News In Brief
Unabomber suspect Theodore Kaczynski is expected to begin mental competency tests today to determine whether he is fit to act as his own defense counsel. His long-delayed trial will resume on or after Jan. 22, Judge Garland Burrell said. Burrell said the tests would be conducted for five days in Kaczynski's cell at the Sacramento County Jail in California.
A $15 billion settlement is expected to be announced soon in the Texas tobacco lawsuit. The tobacco industry has agreed to pay the state more than $14.5 billion over the next 25 years to cover Medicaid and other health-related expenses incurred for treating ill smokers. The state also demanded the companies fund antismoking programs that could cost several hundred million dollars more, lawyers said. The case was set for trial in Texarkana, Texas, today, but the judge delayed jury selection until Wednesday to give the two sides additional time to work out a deal.
Wall Street braced for another potentially busy day after the Dow Jones industrial average fell Friday 222 points to 7580. Three days of steep declines in southeast Asia caused the worst one-day point drop in the index since it plunged 554 points Oct. 27, and its fourth biggest decline in history. It was the fourth-busiest day on the New York Stock Exchange. The damage was heaviest among technology stocks. The Nasdaq suffered its second-worst point drop.
The National Guard helped utility crews clear trees to restore power to an estimated half-million people in New York and northern New England, where ice storms downed power lines. President Clinton declared a federal state of emergency for a five-county area in northern New York. Flooding from storms in the South caused seven deaths in Tennessee and two in North Carolina.
Clinton unveiled a $70 million plan to expand federal work-study programs for college students during a speech in Mission, Texas. Under the program, colleges receive federal money to provide jobs for students. The president also raised more than $1 million for Democrats there and at an earlier stop in New York.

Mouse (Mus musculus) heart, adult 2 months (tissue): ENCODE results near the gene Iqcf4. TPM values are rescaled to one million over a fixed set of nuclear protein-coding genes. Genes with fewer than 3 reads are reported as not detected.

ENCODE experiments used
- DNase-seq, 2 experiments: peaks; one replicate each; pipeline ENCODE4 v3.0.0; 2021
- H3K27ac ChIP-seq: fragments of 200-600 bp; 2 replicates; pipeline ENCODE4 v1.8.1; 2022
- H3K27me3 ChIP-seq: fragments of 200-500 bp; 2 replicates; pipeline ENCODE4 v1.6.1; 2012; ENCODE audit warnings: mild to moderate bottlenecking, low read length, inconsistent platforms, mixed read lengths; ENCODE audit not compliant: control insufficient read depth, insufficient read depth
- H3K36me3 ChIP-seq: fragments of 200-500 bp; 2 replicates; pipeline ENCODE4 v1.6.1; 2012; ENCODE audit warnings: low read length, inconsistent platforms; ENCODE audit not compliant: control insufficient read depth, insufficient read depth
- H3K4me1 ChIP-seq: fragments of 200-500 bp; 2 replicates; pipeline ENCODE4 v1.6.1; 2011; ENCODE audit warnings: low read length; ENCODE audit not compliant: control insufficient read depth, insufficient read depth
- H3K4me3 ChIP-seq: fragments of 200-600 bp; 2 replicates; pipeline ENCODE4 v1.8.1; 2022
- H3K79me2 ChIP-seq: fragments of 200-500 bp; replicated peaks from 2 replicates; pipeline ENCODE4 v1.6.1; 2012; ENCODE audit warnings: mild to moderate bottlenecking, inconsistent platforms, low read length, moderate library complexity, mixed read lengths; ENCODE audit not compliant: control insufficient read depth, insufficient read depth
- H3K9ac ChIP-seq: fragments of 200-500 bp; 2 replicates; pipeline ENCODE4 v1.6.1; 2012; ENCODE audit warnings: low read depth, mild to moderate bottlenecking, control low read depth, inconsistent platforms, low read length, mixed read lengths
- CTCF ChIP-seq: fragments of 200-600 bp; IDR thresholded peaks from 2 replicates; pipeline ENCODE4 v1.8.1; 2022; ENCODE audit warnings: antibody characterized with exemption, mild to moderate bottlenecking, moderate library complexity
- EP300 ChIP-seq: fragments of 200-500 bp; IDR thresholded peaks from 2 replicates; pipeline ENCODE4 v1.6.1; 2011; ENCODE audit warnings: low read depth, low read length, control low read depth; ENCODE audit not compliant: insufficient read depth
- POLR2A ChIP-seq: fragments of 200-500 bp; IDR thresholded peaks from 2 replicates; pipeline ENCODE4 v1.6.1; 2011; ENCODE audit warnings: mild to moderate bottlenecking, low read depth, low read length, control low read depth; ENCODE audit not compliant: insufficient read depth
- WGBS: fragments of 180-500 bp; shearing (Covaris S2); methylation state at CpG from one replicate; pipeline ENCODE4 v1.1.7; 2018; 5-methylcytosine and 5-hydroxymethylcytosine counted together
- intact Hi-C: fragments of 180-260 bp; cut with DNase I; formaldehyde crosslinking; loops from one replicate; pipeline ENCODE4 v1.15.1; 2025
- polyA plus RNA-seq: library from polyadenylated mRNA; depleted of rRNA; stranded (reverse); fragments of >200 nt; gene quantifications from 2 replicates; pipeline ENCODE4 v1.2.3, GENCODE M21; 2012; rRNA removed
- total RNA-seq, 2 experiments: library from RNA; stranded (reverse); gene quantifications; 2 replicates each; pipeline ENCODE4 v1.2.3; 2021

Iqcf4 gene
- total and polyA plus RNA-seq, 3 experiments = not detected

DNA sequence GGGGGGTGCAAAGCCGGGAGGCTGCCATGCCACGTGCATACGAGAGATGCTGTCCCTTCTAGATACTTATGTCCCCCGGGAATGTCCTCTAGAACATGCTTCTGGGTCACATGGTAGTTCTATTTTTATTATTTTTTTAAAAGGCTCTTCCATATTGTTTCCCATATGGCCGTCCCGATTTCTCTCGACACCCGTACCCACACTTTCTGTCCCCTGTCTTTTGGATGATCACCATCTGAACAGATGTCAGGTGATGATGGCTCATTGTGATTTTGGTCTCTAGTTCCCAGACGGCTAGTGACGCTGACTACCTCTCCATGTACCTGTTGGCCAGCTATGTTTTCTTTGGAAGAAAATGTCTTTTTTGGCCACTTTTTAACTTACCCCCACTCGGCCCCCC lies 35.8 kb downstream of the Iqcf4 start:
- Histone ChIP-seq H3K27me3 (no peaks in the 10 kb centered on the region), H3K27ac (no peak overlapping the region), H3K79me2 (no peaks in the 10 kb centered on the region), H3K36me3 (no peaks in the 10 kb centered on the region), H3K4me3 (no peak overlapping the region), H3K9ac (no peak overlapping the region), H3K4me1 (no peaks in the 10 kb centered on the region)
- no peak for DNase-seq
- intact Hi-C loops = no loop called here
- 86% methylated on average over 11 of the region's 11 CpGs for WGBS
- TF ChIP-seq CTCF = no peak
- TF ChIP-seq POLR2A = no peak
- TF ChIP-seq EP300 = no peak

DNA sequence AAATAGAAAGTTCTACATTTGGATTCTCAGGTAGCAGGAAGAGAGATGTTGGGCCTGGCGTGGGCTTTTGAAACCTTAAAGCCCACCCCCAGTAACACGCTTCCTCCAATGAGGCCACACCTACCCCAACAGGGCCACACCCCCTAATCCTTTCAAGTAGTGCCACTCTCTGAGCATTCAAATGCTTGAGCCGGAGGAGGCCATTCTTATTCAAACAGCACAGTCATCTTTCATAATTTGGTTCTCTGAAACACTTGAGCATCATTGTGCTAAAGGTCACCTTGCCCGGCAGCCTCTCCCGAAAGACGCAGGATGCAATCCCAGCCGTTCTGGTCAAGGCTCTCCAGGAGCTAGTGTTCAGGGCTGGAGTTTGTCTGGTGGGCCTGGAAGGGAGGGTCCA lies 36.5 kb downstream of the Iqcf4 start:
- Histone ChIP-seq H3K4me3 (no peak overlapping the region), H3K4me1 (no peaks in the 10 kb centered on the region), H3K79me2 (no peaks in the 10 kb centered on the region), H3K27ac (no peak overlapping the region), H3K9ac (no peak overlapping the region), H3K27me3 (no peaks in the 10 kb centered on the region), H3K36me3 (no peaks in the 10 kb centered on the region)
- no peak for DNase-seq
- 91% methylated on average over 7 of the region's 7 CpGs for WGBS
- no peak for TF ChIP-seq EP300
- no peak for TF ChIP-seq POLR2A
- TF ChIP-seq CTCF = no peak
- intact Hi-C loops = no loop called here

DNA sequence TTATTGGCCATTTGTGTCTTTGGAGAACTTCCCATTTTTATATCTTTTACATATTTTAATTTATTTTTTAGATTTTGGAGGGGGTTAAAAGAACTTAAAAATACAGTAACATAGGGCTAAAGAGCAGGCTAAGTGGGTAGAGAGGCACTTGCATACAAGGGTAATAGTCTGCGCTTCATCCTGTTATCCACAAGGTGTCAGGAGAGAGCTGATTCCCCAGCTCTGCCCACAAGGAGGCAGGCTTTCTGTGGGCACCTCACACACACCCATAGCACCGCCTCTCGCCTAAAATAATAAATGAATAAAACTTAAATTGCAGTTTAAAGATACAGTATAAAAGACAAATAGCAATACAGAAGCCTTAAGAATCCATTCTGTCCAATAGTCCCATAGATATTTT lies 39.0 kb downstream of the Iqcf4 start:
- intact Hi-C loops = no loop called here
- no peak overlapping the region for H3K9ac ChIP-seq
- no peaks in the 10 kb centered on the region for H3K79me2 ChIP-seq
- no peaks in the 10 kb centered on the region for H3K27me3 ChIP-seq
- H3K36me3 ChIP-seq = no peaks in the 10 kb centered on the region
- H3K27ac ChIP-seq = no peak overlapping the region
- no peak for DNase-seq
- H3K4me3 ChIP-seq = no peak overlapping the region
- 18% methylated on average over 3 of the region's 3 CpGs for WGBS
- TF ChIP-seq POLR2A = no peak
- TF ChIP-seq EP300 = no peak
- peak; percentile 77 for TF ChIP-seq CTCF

Microsoft faces federal contempt charges in Washington tomorrow for allegedly violating a judge's order requiring that it sell computermakers its Windows 95 software without including its Web-browsing program. The Justice Department asked US District Judge Thomas Jackson to fine the Redmond, Wash., company $1 million a day for violating his Dec. 11 preliminary injunction. The fine is necessary to force Microsoft to adhere to a 1995 consent decree designed to increase competition in the software industry, the department said.
Clinton blasted scientist Richard Seed's plan to clone humans, calling it "unsafe" and "morally unacceptable." He insisted Congress move quickly to stop the plan, which he said was "profoundly troubling." Clinton proposed a ban on human cloning, which was recommended by his bioethics commission and sent to Congress June 9. The recommendation wasn't acted on before Congress adjourned last fall.
University of Michigan cornerback Charles Woodson announced he'll skip his senior year and enter the NFL draft. Woodson made football history last season when he became the first primarily defensive player to win the Heisman Trophy. He was key to the Wolverines' victory over Washington State in the Rose Bowl, capping Michigan's unbeaten season and giving the university its first national title in 50 years.
Officials of the International Monetary Fund are scheduled to meet with Indonesian President Suharto today in an effort to push through tough economic reforms that would help the country meet its obligations under a $40 billion bailout. Indonesia's rupiah plunged in value last week amid concern that Suharto's reluctance to abide by strict austerity terms could threaten the bailout.
An estimated 8,000 Thais marched through their capital, Bangkok, in support of a campaign to donate money to ease the country's financial crisis. No official figures were available, but many of those participating traded in US dollars for Thailand's currency, the baht. It has lost more than half its value in the past six months.
Another blow to the peace negotiations in Northern Ireland was dealt by unknown gunmen who killed a relative of Sinn Fein leader Gerry Adams. Terry Enwright, the husband of Adams's niece, was shot outside a Belfast nightclub where he worked. Suspicion fell on a Protestant paramilitary group. In a BBC interview, British Prime Minister Blair called recent violence in Northern Ireland "frustrating" but opposed extending the May deadline for ending current peace talks.